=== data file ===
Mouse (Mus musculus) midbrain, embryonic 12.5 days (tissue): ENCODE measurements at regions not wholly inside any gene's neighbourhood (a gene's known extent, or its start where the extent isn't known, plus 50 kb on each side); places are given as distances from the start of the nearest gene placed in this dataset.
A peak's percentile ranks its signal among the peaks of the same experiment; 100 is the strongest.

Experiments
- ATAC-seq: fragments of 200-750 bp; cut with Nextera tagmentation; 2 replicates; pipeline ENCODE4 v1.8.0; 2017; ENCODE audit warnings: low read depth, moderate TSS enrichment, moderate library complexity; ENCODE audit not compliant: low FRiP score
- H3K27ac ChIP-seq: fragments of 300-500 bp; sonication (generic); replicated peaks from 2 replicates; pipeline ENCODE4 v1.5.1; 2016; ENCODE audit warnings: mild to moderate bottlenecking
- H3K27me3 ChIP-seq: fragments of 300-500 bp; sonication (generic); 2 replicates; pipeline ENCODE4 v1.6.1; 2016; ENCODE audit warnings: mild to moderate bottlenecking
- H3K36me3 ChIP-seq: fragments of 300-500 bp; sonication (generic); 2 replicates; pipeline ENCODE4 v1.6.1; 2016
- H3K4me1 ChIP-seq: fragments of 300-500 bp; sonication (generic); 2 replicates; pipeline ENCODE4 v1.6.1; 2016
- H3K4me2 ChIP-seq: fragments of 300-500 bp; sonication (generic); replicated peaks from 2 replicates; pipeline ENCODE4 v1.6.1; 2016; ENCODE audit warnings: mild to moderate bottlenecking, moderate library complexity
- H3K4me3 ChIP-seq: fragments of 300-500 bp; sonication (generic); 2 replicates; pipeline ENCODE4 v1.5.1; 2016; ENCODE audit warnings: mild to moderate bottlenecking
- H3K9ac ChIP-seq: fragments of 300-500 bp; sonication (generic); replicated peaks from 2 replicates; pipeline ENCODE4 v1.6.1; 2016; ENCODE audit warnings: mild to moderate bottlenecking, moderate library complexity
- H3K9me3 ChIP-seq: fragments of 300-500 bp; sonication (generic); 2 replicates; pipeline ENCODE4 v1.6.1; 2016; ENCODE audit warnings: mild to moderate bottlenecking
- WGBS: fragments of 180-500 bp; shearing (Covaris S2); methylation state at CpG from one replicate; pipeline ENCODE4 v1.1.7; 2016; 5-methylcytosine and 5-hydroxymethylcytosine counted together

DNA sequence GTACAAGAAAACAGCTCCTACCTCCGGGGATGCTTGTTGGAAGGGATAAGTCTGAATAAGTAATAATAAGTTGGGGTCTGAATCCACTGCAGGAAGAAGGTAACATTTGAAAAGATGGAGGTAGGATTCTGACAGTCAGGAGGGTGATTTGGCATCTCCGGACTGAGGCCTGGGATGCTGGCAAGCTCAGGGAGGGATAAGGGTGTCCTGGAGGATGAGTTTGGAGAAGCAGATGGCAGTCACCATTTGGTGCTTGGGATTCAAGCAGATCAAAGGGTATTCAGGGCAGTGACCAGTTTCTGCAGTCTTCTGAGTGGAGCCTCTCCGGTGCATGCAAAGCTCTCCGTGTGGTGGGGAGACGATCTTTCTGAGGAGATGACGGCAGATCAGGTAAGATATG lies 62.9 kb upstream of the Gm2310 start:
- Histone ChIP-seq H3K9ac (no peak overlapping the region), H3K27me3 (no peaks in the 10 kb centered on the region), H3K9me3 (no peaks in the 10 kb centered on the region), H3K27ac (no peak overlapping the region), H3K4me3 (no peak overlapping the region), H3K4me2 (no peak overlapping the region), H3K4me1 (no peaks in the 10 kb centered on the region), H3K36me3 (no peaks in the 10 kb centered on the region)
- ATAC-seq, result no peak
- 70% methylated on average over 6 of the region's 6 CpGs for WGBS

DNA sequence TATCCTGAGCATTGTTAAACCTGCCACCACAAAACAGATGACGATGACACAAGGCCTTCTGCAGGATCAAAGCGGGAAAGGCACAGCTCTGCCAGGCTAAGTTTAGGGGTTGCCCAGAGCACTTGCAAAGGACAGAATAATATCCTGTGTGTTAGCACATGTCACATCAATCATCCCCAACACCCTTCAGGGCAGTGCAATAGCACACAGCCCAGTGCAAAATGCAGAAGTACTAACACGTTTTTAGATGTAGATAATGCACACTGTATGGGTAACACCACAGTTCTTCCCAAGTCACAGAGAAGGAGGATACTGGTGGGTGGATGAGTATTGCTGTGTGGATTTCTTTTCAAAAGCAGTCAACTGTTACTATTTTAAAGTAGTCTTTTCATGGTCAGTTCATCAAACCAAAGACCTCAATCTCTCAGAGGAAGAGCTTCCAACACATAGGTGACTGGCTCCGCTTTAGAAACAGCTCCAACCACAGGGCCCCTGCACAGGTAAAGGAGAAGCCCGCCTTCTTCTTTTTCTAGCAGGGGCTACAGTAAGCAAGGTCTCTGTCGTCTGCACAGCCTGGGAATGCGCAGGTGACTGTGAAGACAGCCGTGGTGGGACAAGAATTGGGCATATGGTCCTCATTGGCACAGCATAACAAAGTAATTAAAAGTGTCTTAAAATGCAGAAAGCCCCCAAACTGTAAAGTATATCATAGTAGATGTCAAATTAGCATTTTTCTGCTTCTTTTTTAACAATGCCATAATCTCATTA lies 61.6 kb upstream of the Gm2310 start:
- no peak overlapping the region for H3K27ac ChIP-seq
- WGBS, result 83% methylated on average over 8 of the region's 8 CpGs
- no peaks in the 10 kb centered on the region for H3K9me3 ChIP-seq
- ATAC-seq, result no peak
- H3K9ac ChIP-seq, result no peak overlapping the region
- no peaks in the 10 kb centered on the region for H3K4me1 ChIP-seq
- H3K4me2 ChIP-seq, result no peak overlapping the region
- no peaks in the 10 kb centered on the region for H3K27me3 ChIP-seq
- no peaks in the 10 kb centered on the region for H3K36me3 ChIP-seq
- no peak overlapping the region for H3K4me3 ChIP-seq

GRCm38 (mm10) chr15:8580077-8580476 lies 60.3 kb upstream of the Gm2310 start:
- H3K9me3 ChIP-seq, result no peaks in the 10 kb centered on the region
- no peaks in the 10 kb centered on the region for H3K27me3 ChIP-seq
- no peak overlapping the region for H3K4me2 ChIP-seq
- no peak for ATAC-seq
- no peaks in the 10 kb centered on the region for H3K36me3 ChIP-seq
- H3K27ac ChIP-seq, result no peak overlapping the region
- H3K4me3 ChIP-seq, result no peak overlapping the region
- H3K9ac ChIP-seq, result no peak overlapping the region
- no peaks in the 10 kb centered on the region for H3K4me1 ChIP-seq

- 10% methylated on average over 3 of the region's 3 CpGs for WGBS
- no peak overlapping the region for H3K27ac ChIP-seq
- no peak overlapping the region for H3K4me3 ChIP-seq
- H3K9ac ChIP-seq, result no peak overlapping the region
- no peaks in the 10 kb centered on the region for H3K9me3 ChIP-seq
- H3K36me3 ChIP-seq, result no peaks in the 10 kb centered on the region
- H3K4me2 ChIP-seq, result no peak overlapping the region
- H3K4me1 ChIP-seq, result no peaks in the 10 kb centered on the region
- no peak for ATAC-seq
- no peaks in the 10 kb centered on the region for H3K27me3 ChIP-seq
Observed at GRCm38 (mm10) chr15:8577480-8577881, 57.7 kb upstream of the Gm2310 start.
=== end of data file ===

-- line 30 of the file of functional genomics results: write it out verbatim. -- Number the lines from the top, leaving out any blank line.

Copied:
- H3K9me3 ChIP-seq, result no peaks in the 10 kb centered on the region